Power Rangers theme composer on “fooling” Eddie Van Halen: “He handed me a guitar and said, ‘I have to learn that damn riff for Wolfie. Show me how you played it’”
Did you know that one of TV’s most popular guitar themes wasn’t actually recorded on a guitar?
Image: Alberto E. Rodriguez / Ethan Miller / Getty Images
Ron Wasserman, the man behind some of the most iconic themes on ’90s TV, has recalled the time his work on the keyboard sounded so much like the guitar, he even had Eddie Van Halen fooled.
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If you’re a ’90s kid, you might remember this awesome metal theme song called Go Go Power Rangers on the Mighty Morphin Power Rangers series. And if the song had inspired you to pick up the guitar… well, let’s just say you weren’t the only one who was fooled by Wasserman’s extraordinary composing talents.
Discussing the origins of the song on the Monsters, Madness and Magic podcast, Wasserman says [via Killer Guitar Rigs]: “From ‘We need a theme’ to completion, [it] took two and a half hours. I mean, it was a great night. I just banged the thing out.”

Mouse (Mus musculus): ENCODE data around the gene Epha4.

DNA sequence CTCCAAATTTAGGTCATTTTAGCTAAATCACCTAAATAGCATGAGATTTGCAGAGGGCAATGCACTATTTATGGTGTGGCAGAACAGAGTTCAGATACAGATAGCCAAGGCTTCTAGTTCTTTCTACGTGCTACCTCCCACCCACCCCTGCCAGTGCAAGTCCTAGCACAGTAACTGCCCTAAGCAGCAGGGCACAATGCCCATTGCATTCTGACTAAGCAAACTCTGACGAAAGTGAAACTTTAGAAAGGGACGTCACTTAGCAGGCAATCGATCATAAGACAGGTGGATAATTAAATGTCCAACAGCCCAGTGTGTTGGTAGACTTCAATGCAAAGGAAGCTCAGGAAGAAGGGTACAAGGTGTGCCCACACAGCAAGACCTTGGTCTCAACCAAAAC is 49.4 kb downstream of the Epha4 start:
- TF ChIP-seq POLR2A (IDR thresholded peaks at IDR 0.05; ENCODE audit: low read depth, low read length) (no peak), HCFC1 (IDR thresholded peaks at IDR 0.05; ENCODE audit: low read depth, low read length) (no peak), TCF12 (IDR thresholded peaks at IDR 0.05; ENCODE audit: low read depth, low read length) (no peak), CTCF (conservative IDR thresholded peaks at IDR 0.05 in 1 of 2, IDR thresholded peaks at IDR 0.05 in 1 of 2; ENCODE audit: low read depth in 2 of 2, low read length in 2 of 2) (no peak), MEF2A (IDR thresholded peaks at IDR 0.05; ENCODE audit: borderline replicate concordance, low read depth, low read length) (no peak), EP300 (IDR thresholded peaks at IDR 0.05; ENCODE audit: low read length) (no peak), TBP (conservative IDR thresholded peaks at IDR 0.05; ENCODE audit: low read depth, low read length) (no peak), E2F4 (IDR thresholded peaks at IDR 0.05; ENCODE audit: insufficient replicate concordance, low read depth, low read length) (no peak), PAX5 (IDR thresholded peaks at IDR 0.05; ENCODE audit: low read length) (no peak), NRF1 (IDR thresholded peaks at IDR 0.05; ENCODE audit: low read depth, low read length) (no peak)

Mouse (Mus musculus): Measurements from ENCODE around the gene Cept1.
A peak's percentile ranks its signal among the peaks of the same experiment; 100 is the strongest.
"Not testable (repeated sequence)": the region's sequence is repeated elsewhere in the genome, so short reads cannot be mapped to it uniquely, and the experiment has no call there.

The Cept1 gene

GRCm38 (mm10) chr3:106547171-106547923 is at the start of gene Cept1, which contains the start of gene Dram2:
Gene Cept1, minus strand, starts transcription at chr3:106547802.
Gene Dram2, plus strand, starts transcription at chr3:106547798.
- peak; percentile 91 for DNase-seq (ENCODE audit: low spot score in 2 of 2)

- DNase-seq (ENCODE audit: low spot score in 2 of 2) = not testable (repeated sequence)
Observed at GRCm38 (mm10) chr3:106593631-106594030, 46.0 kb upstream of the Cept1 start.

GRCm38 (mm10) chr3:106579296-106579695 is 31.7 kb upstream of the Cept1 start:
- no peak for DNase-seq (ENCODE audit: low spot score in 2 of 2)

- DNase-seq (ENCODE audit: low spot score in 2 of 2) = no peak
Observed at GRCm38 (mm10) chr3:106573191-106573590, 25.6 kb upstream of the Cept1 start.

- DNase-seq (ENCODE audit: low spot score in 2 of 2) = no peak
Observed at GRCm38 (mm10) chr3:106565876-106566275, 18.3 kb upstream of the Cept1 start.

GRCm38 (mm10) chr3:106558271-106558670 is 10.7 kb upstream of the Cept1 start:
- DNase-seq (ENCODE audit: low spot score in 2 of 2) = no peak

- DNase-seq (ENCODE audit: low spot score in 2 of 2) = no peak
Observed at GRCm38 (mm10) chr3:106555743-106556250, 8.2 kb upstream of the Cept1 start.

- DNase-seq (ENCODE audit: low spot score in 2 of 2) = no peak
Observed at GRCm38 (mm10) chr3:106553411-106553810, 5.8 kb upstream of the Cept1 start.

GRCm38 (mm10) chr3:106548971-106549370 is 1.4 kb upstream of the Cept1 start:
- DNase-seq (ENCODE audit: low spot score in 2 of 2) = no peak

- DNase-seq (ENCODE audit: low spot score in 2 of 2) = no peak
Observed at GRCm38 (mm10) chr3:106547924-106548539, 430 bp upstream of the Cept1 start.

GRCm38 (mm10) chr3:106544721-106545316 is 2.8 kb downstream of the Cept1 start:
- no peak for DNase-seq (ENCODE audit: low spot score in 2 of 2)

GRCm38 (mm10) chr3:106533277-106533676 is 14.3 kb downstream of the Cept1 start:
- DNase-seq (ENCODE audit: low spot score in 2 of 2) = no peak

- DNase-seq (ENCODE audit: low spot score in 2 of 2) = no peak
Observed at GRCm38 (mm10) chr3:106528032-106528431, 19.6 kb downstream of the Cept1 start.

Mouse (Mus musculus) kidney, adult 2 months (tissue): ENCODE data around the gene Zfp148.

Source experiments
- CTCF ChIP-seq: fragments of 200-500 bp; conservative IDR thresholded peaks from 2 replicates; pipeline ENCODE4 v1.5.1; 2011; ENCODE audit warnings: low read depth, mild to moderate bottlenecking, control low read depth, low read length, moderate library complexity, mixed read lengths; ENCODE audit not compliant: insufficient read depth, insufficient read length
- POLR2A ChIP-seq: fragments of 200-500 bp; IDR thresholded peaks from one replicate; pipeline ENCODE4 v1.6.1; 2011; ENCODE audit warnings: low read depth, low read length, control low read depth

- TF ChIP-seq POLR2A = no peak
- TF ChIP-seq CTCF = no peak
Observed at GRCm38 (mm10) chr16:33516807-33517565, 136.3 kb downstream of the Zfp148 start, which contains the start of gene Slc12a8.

“Then, when they said, ‘Fox loves it,’ I asked, ‘Who are we gonna get to sing it? It’s the first thing I ever sang like that.’ And they said, ‘No, it’s you.’ And that took off a whole new career for me of screaming incorrectly into a microphone.”
More importantly, the composer says that one of TV’s most popular guitar themes wasn’t actually recorded on a guitar. In fact, almost the entirety of the original song, apart from some parts in the full version, were recorded with a keyboard.
“All that stuff you heard except for some of the lead guitar later on, all of it is done on the keyboard.”
As Wasserman explains, that keyboard sound was so convincing that even Van Halen was fooled – a feat he reckons is the “highest compliment” the song could ever receive.
“I had a band called Fisher with my ex-wife, and Eddie Van Halen’s wife, Valerie Bertinelli, was a big fan of the band. So she put one of the songs in a movie she was doing, and she said, ‘Come on up to the house.’”
“We came up to the house, the estate, the compound. I was talking to Eddie for a bit, and he handed me a guitar and said, ‘I have to learn that damn riff for Wolfie. Show me how you played it,’” Wasserman recalls.
“And I went over to the grand piano and said, ‘Don’t kill me.’ And he said, ‘All right.’ [Laughs] ‘Good job!’ So I fooled the master.”